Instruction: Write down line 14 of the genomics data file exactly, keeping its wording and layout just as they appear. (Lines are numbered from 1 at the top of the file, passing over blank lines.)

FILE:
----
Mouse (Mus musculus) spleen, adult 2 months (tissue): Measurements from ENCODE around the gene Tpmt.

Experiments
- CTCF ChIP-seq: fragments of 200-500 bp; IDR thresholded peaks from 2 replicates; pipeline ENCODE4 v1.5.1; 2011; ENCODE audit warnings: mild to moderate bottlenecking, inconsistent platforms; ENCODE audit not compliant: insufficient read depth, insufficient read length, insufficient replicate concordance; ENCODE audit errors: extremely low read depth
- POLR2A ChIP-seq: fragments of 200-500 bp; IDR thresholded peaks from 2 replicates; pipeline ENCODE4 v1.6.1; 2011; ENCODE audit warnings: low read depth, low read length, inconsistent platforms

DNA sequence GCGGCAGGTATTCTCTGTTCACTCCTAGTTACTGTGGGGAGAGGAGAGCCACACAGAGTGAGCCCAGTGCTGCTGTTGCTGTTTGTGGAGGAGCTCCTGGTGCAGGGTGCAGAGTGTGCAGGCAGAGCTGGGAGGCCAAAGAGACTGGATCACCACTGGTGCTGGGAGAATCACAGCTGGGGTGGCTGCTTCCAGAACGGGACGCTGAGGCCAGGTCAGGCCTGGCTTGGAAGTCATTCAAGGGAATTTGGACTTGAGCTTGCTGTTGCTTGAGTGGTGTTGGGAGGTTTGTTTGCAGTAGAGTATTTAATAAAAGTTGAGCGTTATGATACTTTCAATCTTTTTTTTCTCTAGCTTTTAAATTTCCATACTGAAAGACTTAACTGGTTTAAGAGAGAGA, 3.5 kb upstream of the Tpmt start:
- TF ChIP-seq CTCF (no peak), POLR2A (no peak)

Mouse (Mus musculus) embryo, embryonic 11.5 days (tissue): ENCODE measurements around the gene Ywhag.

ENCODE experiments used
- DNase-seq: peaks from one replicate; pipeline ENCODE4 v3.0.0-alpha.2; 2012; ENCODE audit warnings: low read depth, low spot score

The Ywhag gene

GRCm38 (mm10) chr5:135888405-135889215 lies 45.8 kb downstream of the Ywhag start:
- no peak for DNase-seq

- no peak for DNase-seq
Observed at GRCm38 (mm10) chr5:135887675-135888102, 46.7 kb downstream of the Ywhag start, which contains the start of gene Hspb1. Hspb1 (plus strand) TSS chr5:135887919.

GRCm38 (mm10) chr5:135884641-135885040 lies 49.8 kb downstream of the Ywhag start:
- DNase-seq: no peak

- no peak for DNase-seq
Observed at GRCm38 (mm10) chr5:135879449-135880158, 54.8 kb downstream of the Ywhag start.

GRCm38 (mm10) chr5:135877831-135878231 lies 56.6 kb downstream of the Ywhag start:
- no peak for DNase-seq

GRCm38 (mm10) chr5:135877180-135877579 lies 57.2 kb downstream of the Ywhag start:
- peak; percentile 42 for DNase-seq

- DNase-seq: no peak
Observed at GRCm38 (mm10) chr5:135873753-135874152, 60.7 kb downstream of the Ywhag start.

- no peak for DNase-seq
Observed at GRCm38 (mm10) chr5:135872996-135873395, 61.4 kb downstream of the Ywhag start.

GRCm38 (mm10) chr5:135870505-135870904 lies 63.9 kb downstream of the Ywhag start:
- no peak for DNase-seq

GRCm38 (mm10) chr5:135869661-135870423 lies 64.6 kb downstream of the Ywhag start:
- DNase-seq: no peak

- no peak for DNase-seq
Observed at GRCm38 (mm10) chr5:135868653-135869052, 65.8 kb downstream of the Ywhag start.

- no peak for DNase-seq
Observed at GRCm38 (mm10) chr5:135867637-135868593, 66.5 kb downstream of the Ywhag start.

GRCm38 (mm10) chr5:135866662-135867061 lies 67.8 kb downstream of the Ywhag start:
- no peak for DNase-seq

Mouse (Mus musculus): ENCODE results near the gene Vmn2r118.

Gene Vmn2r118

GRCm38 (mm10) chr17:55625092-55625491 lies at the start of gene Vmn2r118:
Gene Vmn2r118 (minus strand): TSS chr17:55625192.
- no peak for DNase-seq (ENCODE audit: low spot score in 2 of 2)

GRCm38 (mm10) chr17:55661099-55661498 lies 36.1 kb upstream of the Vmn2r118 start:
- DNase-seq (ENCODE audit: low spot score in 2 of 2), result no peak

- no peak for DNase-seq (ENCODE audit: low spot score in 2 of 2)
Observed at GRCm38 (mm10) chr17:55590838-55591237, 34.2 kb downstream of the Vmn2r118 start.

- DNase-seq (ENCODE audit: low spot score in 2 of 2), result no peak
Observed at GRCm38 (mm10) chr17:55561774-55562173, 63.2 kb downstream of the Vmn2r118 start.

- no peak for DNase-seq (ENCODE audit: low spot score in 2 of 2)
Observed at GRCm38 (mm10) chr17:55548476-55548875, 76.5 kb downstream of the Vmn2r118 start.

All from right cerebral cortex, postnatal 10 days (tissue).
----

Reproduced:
Observed at GRCm38 (mm10) chr5:135887675-135888102, 46.7 kb downstream of the Ywhag start, which contains the start of gene Hspb1. Hspb1 (plus strand) TSS chr5:135887919.